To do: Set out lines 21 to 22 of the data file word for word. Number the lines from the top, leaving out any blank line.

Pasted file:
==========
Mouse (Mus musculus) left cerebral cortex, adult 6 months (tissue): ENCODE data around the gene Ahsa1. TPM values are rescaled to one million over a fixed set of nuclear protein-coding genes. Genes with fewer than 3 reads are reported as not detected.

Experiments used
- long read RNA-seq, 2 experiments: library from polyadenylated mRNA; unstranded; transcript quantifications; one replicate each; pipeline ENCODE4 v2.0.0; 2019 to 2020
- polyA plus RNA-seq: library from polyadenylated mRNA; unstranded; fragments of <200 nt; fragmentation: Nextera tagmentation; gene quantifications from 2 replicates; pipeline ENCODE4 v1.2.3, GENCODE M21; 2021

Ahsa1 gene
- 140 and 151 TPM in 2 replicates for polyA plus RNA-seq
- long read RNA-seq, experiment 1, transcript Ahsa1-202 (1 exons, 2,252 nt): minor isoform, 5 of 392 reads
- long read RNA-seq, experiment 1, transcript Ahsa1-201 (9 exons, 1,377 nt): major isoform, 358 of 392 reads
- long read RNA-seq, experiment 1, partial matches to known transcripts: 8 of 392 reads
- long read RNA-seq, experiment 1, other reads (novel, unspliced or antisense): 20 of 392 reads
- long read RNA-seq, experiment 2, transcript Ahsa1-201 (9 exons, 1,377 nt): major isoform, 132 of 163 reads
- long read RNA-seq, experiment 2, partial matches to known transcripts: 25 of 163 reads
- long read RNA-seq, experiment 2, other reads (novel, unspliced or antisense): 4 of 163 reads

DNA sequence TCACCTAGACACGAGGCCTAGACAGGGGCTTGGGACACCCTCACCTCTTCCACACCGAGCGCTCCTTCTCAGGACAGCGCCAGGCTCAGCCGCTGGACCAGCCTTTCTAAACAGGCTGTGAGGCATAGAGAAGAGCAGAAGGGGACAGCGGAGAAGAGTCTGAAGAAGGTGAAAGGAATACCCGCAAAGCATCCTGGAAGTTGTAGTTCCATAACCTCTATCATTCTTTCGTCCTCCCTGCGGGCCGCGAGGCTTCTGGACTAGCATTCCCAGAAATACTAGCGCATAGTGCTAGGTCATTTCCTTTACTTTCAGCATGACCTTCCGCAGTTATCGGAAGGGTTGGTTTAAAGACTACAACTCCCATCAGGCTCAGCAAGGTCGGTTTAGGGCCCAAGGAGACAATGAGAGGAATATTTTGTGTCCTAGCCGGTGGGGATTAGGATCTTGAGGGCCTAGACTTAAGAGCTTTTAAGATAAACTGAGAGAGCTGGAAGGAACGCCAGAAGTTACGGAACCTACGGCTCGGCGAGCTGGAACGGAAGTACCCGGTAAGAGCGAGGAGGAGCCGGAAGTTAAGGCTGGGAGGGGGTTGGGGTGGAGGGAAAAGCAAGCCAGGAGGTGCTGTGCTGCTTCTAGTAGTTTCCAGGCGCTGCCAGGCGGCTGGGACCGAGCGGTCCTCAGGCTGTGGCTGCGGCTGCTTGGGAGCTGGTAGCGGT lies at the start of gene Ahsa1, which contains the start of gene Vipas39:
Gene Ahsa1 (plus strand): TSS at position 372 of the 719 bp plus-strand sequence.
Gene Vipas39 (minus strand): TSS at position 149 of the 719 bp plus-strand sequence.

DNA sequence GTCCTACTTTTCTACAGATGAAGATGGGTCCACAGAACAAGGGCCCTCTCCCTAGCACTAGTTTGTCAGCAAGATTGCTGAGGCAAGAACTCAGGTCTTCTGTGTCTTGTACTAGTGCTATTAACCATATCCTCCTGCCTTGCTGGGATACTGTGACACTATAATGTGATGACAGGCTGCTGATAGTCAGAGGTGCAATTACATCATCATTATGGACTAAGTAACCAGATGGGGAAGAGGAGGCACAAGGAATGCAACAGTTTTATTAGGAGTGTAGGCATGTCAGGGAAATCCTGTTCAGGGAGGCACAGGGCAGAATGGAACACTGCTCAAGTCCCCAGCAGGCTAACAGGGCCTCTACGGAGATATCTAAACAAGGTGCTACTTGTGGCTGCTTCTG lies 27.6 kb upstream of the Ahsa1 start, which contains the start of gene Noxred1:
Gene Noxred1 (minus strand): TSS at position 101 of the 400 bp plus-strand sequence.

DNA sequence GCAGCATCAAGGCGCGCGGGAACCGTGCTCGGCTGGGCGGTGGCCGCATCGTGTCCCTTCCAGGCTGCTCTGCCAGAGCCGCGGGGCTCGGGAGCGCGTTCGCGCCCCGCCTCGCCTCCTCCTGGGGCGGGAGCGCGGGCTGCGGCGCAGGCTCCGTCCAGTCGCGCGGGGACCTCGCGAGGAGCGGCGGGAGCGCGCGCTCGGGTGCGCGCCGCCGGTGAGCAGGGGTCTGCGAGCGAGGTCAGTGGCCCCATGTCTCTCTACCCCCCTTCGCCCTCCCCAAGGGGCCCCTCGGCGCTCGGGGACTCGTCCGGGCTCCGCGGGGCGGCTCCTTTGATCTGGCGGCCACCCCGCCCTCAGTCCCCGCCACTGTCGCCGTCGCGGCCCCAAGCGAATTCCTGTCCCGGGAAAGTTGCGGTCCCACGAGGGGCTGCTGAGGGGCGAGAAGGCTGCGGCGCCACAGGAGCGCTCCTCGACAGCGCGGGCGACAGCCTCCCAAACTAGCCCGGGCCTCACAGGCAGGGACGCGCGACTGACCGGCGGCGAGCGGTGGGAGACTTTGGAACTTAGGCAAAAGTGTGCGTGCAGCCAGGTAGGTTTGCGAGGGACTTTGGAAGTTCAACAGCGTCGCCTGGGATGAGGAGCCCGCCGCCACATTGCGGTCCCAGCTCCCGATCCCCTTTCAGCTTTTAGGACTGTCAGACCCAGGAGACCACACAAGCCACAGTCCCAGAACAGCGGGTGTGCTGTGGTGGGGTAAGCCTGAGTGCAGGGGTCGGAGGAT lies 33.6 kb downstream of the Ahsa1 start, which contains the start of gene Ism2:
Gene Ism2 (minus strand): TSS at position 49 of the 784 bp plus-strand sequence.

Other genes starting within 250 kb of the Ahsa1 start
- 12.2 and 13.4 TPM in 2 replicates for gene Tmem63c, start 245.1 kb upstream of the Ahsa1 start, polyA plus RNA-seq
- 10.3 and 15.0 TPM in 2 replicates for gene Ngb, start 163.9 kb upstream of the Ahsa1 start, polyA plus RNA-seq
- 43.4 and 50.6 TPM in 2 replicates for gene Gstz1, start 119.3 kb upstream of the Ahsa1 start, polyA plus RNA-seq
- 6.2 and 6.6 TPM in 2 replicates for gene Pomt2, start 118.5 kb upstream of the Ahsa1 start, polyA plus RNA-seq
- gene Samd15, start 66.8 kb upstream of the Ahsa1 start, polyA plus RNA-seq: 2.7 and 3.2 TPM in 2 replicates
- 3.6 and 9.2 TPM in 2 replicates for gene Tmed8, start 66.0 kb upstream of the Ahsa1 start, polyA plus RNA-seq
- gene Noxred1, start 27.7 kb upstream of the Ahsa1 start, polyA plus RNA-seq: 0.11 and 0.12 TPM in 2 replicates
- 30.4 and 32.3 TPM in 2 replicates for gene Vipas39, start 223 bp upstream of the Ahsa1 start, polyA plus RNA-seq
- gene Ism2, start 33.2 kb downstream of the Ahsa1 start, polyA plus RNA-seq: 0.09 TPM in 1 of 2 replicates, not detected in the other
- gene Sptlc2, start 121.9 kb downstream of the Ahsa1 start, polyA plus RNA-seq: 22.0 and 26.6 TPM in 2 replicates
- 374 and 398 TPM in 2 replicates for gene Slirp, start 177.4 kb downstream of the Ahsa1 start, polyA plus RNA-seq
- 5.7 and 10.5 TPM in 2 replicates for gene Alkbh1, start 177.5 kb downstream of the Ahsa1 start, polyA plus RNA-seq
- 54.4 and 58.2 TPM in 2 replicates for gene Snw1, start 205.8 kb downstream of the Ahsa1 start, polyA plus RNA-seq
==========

Other genes starting within 250 kb of the Ahsa1 start
- 12.2 and 13.4 TPM in 2 replicates for gene Tmem63c, start 245.1 kb upstream of the Ahsa1 start, polyA plus RNA-seq